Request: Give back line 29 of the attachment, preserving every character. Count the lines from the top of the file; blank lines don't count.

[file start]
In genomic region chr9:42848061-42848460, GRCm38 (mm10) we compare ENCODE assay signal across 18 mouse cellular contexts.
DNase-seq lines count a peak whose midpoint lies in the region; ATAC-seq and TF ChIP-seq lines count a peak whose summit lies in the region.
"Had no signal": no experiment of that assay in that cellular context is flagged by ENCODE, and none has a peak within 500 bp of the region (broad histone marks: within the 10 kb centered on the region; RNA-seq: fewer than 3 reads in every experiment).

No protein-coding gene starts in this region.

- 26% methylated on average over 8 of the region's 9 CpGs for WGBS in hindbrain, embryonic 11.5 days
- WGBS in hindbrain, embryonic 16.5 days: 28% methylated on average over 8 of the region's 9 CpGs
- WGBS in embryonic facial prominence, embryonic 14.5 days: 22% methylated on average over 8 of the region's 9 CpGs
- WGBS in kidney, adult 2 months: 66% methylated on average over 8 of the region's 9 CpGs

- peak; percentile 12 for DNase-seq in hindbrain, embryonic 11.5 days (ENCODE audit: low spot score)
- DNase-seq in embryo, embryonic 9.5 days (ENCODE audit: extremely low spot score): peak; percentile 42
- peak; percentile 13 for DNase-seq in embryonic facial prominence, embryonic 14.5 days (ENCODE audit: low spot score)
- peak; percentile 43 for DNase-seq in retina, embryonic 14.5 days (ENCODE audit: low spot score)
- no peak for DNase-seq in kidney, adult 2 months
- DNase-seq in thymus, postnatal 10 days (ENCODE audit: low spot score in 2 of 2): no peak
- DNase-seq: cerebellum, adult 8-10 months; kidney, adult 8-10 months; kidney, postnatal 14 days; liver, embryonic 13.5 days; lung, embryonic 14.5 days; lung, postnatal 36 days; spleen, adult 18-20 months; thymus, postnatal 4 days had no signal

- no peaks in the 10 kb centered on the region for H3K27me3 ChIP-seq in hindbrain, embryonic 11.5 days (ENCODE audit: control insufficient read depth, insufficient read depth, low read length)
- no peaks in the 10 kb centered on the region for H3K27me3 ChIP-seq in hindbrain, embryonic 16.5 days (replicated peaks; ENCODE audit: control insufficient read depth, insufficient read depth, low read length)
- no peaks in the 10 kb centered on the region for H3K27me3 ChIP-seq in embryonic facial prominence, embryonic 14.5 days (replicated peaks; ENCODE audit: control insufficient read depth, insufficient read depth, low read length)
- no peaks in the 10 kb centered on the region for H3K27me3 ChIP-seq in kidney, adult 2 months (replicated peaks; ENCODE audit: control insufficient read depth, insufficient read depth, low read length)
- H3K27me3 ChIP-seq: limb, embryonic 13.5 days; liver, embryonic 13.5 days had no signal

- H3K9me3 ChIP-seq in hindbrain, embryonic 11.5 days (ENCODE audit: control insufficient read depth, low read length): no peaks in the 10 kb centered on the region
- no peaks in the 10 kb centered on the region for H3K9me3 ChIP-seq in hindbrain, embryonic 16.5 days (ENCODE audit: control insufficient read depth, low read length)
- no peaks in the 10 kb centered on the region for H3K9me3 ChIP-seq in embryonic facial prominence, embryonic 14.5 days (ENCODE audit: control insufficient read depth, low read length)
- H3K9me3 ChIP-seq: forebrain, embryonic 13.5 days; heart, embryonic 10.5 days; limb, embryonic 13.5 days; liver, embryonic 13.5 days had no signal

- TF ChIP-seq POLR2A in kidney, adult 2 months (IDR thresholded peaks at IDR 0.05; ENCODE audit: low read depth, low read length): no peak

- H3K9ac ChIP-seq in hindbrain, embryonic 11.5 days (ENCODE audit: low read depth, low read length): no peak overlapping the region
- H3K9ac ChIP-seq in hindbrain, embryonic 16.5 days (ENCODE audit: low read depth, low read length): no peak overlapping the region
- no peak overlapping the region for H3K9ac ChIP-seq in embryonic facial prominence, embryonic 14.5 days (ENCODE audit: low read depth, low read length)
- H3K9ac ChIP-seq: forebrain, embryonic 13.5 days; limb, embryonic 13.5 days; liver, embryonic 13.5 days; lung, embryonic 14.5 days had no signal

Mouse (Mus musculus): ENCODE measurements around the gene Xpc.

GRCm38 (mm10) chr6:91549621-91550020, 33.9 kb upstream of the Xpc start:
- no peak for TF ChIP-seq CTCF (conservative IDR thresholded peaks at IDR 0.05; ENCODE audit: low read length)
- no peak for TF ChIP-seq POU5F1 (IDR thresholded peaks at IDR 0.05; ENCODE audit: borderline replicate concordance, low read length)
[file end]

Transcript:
- H3K9ac ChIP-seq: forebrain, embryonic 13.5 days; limb, embryonic 13.5 days; liver, embryonic 13.5 days; lung, embryonic 14.5 days had no signal